What's your perspective?

Cultivating Relationships

Peggy Dau - Monday, February 06, 2012

I'm in London this week, cultivating relationships. What's interesting about this trip is that it is driven my belief in the power of face to face meetings, despite the fact that many of these relationships are maintained using social media. Over the course of careers we meet many contacts. Some of these contacts blossom into mutually beneficial business relationships, and many times, into true friendship. Like other social media enthusiasts, I do believe that social media provides an additional forum for sustaining business relationships.

If we look at the evolution of business communication, it has always been about the spoken and written word. The methods for written communication have simply evolved. While the spoken word in facet to face meetings or video and phone calls allows the best understanding of nuance, the written word provides a tangible account of intention, meetings, actions, goals and metrics. The options for creating that record has simply expanded over time.  From letters to faxes to email to social media, we capture and communicate our purpose.  

The challenge with social media is adapting to a open form of communication. Letters, faxes and emails were shared with a specific audience. Social networks widen the reach of our communication, which can be intimidating. However, it can also be extremely beneficial. We can reach out to our colleagues quickly and easily.  Of course, we need to pay attention to what we are saying. We need to be thoughtful about the content shared and the frequency of sharing. We must think about our goals for communicating as well as the needs of our audience.

I primarily use LinkedIn and Twitter for business purposes. I share my thoughts on social media for B2B, communication technologies and high tech. My posts have led to many face to face meetings leading to new insights and new business.  My connections have helped me fulfill deliverables for clients. On the flip side, I pay attention to what my connections are saying and what they need. This has led to my making introductions that I feel are beneficial.  Much of this is no different than what we have all done in the past - and continue to do in our daily business lives. Social media simplifies our ability to keep up with our network.

I'm enjoying my time in London, face to face meetings are fantastic. However, I know that I will use all forms of communication - email, social media, phone, Skype, to keep up with these colleagues once I've returned home. Maintaining business relationships is one key to success. Taking advantage of all the tools available to us is the key to successful cultivation!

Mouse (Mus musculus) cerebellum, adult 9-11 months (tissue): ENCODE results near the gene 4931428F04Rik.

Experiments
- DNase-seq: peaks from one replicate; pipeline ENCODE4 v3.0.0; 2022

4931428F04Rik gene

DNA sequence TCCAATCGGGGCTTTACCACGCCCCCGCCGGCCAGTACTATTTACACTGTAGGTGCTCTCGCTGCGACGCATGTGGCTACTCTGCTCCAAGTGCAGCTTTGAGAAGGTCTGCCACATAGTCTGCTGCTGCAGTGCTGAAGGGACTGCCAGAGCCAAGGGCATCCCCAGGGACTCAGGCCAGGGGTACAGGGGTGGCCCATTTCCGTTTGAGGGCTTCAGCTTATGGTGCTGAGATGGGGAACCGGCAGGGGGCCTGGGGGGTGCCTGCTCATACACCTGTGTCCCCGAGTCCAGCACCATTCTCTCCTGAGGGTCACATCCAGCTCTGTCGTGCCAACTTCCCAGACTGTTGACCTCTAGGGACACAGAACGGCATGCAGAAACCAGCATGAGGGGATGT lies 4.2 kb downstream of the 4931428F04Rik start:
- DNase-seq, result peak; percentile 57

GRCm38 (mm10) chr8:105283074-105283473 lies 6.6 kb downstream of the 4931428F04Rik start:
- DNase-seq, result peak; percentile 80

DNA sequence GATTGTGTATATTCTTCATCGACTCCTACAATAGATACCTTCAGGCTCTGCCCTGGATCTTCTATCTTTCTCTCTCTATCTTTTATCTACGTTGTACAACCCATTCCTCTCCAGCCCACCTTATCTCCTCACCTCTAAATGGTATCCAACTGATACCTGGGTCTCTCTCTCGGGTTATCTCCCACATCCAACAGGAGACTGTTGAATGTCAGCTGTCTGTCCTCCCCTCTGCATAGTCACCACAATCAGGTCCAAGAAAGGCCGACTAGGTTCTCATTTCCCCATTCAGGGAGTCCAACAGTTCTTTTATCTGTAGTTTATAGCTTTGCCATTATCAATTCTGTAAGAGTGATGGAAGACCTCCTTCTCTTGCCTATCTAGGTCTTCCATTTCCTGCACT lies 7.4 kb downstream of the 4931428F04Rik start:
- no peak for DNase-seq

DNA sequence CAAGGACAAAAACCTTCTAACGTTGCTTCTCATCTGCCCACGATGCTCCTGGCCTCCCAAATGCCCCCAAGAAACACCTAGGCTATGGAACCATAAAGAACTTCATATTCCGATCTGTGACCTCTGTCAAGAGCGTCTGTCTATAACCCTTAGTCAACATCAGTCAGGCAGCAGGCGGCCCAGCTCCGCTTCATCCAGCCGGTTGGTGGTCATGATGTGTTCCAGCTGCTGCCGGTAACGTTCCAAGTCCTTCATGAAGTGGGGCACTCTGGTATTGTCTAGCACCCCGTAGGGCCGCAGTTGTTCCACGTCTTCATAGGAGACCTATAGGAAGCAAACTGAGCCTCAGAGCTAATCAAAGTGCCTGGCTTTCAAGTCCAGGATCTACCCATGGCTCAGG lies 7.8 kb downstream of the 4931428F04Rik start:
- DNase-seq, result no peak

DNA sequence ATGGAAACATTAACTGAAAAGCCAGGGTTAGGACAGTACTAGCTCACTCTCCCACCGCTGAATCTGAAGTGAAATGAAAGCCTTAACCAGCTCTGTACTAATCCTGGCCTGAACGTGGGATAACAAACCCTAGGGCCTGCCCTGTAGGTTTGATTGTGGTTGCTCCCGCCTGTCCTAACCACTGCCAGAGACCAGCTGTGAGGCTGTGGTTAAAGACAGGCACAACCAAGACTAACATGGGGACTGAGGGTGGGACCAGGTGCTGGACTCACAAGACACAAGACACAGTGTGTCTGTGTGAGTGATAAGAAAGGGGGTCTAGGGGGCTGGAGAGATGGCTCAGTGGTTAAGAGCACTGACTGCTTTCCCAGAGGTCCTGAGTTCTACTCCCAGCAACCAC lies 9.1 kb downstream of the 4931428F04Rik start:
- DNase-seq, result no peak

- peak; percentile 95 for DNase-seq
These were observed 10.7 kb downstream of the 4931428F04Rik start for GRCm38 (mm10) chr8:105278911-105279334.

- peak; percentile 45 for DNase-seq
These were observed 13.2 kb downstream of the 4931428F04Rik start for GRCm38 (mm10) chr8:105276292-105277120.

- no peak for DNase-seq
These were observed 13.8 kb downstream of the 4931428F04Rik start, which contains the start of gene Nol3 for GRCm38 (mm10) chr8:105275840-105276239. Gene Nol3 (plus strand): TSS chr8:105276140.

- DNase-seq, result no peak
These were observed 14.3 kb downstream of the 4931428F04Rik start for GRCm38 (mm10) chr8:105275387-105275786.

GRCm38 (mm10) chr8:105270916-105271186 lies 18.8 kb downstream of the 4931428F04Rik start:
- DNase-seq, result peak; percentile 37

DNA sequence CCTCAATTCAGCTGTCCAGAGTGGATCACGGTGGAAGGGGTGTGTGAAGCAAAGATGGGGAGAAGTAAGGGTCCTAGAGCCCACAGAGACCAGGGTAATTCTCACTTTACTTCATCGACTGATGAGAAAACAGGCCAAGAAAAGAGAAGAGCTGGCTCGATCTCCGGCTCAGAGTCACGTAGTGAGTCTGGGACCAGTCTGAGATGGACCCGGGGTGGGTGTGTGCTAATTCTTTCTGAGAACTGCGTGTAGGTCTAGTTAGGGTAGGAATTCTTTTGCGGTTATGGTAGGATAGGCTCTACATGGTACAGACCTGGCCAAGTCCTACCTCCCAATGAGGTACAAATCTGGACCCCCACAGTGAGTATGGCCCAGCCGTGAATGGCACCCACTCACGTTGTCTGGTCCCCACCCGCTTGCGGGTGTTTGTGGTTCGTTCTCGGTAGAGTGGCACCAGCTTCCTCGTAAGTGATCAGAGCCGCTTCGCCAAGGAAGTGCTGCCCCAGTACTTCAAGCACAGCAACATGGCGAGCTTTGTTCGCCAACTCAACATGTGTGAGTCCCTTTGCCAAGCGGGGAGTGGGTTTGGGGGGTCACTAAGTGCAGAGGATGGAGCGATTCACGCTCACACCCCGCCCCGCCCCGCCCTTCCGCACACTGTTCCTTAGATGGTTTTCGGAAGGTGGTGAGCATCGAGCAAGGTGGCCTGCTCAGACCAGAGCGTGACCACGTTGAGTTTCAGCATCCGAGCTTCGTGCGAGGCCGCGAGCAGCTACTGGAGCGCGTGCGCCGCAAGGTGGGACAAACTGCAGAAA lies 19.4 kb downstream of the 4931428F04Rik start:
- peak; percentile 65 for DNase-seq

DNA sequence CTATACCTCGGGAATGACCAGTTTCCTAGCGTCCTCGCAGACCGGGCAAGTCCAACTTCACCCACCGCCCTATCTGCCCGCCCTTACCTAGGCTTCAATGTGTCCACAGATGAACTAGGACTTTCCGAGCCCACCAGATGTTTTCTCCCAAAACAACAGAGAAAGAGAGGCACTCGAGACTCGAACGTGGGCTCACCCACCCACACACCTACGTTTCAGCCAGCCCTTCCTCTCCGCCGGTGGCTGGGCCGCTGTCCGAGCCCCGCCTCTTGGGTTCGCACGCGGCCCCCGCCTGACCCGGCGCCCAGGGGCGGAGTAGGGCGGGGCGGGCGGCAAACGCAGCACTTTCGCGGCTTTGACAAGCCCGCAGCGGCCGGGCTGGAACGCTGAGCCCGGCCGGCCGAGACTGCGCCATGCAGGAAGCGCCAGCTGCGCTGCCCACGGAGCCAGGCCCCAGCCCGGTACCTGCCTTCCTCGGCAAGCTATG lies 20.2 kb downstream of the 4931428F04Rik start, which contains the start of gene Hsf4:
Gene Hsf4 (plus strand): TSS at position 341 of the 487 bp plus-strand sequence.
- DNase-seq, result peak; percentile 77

What's your perspective?

Using the Top Social Networks for B2B Marketing

Peggy Dau - Tuesday, January 24, 2012

There is an ongoing debate about the use of social media by business-to-business (B2B) companies. However, according to B2B Magazine, 93% of B2B marketing are using some form of social media marketing. As expected, Linkedin, Facebook and Twitter are the most popular. However, tactics, resources and metrics are key challenges. These challenges are connected and reinforce the need for a comprehensive strategy, integrating your social media efforts with your overall marketing plan. However, it is first important to understand how you can best utilize each of these social networks.

Here are a few thoughts:

     - LinkedIn:  create a group for your brand, create a company page and promote products, encourage employees to provide links within their profile to the company webpage(s), share company presentations and videos, integrate twitter feeds and corporate blogs, recruit employees

     - Facebook:  share news and videos, , promote and share pictures and comments from events, highlight expert knowledge from both employees and customers, create community through customized product pages (invite Likes, discussion, links to more information on company website), recruit employees

     - Twitter:  listen to what others (customers, competitors, influencers) are saying, share content (provide links to articles, re-tweet influencer content, invite input from your followers to validate strategy

For additional insights and tips on using social media for B2B marketing check out Social Media B2B, Marketo, Hubspot,

Identify your goals. Consider how these platforms, or others, may augment your marketing, customer service, product development or sales efforts. Be brave and be patient.  Social media is a broadcast channel enabling you to reach a very wide audience.  It takes time to build a valuable following and to learn how to interact effectively with them.

What's your perspective?